Crosse and I have backpacked for stories at The Bee over the last 18 years — Mount Whitney, Half Dome, lengthy sections of the John Muir Trail. He is no stranger to interesting outdoor photography. But he said this assignment stands out.
“This assignment is on my list as one of the best experiences I’ve had at The Bee,” he said.
The Yosemite Conservancy’s startling web cam shot of Half Dome this morning told me winter had returned.
But the National Weather Service told me not to count on a wet February.
“I expect another extended dry (temperatures cool to near normal) pattern to set in for the next one to two weeks,” meteorologist Paul Iniguez in the NWS Hanford office.
He said his forecast is in line with the NOAA Climate Prediction Center, which says odds favor a drier than average spring. Iniguez said precipitation for California is below normal.
For those who follow this stuff, check out NOAA’s El Nino-La Nina discussion. El Nino is the warm water phenomenon in the Pacific Ocean, sometimes meaning California will be wet. La Nina, corresponding to cooler water, can mean drier, cooler winters here.
Unfortunately, the Pacific is neither Nino, nor Nina this year. It’s tougher to handicap the wet season when neither is present in the ocean.
Wind-blown New Year’s in Yosemite high country.
On the Yosemite National Park web site, two rangers are writing updates about the rugged high-country winter in Yosemite National Park. It is fascinating if you enjoy reading about the outdoors.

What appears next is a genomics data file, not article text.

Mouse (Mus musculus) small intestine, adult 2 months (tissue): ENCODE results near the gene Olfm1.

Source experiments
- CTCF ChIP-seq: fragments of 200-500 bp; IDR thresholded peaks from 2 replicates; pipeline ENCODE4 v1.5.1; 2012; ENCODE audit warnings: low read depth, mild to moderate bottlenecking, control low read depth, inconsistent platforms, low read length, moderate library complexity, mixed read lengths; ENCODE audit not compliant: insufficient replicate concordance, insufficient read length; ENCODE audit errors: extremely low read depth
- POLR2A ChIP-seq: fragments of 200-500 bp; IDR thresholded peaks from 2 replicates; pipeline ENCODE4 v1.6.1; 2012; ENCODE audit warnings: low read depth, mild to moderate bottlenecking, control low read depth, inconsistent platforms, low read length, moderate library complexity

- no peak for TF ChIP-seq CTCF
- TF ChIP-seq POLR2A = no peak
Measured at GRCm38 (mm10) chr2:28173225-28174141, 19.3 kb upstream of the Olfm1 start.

The rangers are a married couple, Laura and Rob Pilewski. They are wintering over at Tuolumne Meadows, and from their accounts of the experience, they love their jobs.
Here’s what they posted the day after New Year’s:
“Most of our week was spent on Tioga Pass. We saw a very ambitious set of coyote tracks that explored Gaylor Peak ridge all the way down to Tioga Lake though very deep snow. Weasel and pine marten tracks were seen between there and Tuolumne as well. The most notable sighting was a colorful flock of over 20 male (red) and female (yellow-green) red crossbills flying over Dana Meadow at sunset, peacefully ringing in the New Year as they passed overhead.”
For some people, that experience beats Times Square by quite a bit.
But the Sierra at 8,000 and 9,000 feet can be pretty unforgiving in December and January. The latest update says the low temperature two days after Christmas was minus 13.
The rangers stay in a cabin at Tuolumne Meadows, park officials said. They ski back to civilization occasionally for supplies, but mostly they are working — checking utilities, doing wildlife surveys, assisting with measuring the snowpack and watching the park’s buildings in the high country.
If you’re interested in tracking reservoir storage, river flows and the snow-water content in the Sierra, the state has a web site for you — California Data Exchange Center, known as CDEC.
I am particularly interested in the amount of water frozen in the snow. Water content gives you an idea of how much water can be expected next spring and summer when the snowpack melts.
About this time of year, I like to compare the snowpack at this point to the snowpack last year. You can do that at this page.
As of Nov. 21, the Sierra is about the same as it was last year. It is less than average, but most of the season is still ahead.
River flows become more important later in the wet season, but any time is a good time to look up reservoir levels. Reservoirs are the bank account of water from previous seasons. They’re still looking pretty good, even though last year was a little dry.
Follow CDEC, and you’ll have an idea of what farmers, hydroelectric projects and many industries are watching this winter in California.